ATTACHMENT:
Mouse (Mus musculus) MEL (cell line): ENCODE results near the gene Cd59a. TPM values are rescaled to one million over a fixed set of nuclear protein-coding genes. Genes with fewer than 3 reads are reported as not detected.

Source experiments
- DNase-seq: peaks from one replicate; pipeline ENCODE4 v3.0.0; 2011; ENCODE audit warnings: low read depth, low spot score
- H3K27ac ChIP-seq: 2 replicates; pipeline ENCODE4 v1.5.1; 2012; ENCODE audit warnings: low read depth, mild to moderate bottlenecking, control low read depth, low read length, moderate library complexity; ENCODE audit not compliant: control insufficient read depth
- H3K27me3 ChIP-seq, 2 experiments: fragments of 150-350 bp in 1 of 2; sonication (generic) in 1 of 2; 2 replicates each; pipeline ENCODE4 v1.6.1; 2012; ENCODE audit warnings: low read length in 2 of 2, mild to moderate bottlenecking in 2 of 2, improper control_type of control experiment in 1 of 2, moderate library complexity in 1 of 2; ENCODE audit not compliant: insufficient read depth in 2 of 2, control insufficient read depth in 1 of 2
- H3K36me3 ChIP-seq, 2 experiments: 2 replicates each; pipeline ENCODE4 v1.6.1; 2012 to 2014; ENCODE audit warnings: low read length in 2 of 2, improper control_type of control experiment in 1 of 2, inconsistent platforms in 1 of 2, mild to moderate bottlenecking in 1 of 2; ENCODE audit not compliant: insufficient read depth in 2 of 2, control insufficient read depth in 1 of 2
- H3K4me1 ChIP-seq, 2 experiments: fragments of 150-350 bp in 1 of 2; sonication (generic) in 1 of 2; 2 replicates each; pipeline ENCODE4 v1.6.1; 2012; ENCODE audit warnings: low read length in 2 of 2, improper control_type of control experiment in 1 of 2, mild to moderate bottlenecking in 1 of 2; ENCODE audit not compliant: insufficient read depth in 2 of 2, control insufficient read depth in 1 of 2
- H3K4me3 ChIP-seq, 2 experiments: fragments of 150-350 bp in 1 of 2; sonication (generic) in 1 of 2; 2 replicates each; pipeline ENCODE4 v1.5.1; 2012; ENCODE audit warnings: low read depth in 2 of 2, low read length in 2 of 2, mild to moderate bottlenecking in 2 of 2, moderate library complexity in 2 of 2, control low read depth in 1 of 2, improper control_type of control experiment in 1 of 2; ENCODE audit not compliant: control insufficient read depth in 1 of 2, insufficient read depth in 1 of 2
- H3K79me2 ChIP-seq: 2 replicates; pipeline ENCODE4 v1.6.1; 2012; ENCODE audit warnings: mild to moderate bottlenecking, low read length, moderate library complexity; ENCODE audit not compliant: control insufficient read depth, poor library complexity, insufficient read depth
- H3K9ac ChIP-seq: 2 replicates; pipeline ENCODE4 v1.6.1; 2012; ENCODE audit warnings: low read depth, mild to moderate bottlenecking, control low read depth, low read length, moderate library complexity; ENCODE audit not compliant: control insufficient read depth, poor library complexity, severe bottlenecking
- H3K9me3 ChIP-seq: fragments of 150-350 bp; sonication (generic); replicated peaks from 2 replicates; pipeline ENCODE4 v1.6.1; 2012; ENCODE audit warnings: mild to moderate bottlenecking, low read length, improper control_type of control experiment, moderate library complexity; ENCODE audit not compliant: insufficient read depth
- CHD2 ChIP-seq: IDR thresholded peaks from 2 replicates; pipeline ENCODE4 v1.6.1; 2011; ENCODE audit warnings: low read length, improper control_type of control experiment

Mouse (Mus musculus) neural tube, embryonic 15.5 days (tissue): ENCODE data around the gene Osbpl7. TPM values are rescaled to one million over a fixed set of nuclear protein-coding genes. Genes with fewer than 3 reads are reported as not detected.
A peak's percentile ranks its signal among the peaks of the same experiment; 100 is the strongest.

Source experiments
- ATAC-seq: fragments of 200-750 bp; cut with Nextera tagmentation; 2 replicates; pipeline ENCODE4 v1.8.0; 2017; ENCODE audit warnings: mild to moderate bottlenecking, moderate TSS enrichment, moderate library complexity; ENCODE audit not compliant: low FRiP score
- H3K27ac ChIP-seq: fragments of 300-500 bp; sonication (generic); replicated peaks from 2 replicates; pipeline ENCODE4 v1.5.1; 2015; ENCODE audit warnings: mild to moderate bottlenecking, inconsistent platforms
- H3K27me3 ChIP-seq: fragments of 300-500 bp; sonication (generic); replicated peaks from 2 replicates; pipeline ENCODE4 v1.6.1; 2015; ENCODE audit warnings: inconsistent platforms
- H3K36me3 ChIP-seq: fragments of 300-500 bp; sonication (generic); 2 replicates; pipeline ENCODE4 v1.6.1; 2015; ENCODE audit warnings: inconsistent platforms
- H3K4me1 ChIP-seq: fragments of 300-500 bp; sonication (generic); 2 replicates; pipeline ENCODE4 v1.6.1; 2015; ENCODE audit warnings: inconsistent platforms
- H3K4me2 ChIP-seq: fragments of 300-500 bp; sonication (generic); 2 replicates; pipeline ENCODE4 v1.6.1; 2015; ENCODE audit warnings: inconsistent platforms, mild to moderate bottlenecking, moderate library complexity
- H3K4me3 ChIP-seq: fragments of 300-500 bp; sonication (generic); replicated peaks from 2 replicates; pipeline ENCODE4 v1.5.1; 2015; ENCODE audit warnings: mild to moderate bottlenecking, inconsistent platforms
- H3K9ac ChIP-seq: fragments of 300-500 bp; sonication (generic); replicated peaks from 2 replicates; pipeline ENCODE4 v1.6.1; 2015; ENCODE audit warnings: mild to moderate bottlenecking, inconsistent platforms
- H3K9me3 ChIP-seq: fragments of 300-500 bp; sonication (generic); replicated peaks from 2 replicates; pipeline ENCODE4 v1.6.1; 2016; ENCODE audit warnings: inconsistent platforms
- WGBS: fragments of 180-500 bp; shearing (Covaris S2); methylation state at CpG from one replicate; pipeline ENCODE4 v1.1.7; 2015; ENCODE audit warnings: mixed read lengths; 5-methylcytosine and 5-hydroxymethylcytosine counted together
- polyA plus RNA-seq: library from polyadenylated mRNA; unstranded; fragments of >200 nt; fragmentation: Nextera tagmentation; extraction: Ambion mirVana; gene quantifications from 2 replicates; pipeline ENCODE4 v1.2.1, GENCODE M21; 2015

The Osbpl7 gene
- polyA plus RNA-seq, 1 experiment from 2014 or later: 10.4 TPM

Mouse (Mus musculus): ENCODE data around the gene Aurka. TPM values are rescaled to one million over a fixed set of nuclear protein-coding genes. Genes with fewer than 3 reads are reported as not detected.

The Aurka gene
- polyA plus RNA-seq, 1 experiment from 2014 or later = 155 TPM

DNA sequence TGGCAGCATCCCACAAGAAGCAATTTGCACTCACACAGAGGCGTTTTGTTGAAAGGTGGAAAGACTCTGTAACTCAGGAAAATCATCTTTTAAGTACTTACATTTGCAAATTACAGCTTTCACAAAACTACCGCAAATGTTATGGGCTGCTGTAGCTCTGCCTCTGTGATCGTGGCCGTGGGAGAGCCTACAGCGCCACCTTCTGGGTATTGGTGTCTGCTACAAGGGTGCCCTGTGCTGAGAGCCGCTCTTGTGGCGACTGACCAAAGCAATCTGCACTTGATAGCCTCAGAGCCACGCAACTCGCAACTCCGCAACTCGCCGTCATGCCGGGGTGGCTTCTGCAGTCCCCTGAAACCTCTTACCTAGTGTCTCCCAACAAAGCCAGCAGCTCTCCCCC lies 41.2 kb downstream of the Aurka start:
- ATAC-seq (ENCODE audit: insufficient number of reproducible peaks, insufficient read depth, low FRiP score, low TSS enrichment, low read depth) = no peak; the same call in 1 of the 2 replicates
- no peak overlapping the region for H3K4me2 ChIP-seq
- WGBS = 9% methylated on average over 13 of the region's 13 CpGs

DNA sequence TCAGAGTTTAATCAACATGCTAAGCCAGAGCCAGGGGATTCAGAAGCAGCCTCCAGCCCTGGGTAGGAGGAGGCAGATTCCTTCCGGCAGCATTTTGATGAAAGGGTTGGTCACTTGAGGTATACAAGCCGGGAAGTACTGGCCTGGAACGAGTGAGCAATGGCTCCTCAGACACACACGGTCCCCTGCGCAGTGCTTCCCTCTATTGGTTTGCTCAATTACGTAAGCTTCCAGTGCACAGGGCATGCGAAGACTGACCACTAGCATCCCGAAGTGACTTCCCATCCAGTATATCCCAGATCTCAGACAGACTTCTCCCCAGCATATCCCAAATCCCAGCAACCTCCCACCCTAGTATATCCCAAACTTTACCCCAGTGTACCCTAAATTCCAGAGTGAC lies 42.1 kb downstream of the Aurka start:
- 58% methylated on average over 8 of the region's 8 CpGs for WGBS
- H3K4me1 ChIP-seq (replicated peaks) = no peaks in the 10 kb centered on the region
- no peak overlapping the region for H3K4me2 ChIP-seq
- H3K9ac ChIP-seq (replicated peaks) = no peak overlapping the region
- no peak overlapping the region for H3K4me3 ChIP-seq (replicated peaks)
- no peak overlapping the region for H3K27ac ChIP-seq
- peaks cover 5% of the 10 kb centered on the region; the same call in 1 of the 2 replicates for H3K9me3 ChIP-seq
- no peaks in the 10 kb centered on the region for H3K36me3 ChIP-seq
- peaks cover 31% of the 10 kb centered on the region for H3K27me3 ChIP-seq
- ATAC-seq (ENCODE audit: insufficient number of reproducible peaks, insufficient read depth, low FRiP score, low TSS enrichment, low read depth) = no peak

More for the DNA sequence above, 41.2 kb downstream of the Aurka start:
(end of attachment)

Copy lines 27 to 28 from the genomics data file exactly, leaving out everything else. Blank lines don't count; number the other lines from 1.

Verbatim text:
The Osbpl7 gene
- polyA plus RNA-seq, 1 experiment from 2014 or later: 10.4 TPM